A manometer is used in science to measure pressure. It is simply a “U” shaped glass or plastic tube, partially filled with liquid. One end is left open to the atmosphere, and the other end is connected to whatever is being measured. Unconnected, the liquid levels are the same (the atmosphere is pressurizing both sides equally). When connected, the levels shift and the difference between heights of the liquid on the two sides is measured. The higher the pressure being measured, the proportionally higher the level difference.
By definition, one atmosphere is equivalent to 29.92 inches of mercury in a mercury manometer, and to 406.8 inches of water in a water manometer, and equates to 14.7 pounds per square inch (psi).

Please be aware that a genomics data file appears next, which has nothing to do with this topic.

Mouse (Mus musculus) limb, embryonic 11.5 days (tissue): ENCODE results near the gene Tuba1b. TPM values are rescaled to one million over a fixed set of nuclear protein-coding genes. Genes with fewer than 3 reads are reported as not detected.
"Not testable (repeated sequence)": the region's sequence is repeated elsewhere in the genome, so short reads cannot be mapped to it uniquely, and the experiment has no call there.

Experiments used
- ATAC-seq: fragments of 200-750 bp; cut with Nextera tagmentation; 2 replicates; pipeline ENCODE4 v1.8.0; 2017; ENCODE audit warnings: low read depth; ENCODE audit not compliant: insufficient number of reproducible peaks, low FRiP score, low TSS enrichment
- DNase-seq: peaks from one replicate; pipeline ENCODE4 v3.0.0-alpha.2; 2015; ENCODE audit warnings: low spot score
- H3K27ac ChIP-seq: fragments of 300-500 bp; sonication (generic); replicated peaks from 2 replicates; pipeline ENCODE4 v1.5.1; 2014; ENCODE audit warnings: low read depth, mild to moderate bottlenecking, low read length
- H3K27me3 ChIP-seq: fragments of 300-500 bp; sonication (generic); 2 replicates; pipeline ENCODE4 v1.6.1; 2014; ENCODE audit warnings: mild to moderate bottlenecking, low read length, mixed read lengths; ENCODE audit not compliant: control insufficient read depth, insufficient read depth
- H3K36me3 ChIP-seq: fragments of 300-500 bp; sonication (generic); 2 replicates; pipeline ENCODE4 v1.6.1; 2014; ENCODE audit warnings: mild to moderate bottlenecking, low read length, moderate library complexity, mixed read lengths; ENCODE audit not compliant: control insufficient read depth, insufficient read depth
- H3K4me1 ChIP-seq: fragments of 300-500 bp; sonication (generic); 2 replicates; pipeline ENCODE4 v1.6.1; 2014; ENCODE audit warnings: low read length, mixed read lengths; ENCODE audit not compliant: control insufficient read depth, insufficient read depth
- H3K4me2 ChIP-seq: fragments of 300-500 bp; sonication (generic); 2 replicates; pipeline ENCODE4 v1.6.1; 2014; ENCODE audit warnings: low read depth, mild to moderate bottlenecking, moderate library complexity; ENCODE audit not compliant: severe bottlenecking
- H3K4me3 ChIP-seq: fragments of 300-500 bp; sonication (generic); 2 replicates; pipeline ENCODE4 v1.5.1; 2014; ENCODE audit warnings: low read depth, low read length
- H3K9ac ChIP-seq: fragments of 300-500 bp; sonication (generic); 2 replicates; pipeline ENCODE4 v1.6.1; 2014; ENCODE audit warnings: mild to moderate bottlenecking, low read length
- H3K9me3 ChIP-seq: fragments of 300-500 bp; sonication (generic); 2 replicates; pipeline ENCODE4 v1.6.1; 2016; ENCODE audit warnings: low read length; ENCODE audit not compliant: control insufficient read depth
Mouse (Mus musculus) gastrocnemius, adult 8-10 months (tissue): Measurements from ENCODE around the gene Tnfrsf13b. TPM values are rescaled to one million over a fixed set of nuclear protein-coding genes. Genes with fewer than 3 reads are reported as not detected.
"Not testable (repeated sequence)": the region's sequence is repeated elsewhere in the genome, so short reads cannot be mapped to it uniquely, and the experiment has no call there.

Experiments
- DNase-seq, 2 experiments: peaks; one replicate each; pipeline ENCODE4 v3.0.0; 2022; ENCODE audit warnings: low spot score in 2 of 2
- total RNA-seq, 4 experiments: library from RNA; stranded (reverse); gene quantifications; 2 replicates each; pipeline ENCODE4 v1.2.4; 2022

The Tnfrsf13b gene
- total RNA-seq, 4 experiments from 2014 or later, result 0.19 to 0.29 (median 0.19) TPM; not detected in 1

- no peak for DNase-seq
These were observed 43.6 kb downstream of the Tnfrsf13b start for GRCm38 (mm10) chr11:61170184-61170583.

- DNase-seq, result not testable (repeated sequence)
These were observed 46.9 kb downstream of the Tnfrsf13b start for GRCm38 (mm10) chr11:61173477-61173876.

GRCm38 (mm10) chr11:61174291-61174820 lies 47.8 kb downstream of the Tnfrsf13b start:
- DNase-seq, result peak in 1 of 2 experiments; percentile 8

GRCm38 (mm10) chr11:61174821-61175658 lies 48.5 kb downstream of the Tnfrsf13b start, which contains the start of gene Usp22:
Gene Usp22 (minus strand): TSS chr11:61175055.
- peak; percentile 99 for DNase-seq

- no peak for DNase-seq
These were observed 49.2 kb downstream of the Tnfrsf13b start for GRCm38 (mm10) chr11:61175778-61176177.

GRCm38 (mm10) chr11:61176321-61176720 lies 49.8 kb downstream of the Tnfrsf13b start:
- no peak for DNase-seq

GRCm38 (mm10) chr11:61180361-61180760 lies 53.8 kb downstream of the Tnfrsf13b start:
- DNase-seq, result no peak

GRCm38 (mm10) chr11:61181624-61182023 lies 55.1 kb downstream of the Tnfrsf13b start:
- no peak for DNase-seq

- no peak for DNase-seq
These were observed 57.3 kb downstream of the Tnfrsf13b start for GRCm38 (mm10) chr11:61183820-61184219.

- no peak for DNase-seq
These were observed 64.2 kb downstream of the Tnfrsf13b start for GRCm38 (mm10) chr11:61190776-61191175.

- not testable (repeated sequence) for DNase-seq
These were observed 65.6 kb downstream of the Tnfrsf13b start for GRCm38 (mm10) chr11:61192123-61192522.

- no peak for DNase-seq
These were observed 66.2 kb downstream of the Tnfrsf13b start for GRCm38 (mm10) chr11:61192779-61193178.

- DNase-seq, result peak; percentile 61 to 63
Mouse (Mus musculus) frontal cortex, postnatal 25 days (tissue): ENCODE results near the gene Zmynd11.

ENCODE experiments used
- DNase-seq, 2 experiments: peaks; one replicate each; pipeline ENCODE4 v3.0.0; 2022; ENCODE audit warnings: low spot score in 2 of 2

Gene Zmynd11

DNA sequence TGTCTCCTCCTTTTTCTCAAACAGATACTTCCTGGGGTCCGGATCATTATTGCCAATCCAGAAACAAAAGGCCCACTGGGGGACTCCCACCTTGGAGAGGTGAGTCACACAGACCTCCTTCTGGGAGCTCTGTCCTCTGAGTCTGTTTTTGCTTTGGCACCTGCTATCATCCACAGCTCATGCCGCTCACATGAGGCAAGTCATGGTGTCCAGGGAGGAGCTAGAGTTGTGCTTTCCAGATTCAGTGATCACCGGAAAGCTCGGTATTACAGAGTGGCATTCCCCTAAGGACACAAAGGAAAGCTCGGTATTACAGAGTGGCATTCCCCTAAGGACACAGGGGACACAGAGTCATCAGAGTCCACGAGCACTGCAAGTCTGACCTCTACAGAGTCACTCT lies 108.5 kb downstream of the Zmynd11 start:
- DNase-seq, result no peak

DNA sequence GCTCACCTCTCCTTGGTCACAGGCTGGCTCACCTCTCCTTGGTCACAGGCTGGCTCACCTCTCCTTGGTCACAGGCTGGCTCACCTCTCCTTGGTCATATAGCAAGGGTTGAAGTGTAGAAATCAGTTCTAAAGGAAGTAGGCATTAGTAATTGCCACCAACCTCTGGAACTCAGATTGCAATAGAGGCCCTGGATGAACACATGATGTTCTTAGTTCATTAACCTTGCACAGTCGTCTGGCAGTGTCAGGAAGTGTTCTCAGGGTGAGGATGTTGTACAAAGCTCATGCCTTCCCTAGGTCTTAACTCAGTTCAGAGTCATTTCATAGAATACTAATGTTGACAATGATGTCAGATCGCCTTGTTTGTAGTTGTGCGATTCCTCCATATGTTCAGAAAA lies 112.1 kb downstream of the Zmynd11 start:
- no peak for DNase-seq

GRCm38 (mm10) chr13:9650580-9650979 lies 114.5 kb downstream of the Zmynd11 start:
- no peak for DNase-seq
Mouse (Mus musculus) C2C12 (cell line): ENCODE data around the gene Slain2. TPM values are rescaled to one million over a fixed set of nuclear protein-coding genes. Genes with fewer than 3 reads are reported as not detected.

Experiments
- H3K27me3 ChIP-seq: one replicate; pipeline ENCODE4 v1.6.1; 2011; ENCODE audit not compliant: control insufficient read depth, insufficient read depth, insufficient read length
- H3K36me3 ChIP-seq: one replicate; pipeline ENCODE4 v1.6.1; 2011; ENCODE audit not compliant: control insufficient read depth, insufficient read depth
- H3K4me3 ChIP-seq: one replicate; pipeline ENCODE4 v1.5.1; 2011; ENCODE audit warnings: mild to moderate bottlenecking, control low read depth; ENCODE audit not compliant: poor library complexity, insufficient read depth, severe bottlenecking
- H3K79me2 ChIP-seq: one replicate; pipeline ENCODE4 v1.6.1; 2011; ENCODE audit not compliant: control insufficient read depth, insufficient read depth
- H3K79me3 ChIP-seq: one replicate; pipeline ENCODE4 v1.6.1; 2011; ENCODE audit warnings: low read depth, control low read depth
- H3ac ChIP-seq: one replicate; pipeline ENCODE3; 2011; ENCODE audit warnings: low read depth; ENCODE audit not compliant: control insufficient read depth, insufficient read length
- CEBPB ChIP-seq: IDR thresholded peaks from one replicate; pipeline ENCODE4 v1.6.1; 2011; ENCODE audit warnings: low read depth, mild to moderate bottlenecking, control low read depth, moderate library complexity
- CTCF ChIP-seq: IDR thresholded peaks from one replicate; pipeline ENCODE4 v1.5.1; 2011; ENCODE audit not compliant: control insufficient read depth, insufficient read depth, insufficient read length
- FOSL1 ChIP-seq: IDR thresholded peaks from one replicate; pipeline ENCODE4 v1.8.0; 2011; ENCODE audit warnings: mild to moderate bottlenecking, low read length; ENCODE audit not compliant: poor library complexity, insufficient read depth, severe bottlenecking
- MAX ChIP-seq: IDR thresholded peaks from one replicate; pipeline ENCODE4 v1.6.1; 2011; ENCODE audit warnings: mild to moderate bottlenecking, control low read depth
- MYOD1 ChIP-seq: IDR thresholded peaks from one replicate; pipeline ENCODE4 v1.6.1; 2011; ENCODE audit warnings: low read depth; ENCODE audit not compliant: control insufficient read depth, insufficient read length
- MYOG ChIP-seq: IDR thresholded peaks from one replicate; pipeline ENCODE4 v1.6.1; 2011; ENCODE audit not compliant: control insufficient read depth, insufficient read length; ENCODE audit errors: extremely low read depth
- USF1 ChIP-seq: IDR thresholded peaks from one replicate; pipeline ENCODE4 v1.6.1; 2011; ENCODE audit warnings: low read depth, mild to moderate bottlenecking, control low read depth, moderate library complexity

Pipe organs require high volume low pressure air to supply the pipes. In the organ world, this is referred to as “wind”. Wind pressures are measured in the manometer in inches of water. While all organ wind pressures are low, classical instruments run on 3”-6” of wind, while theatre organs run on 8”-25” and more.
Consider a rank of theater pipes on 15” wind. That converts to only 0.54 pounds per square inch (psi). Compare that to an automobile tire with about 30 psi, or a bicycle tire with about 80 psi.
Thus, we find that the human lungs are easily capable of producing pressures at which individual organ pipes can operate. (Blowing into an organ pipe is not recommended, however, due to the lead used in manufacture, and to the possible contamination of the pipe with the moisture in your breath!)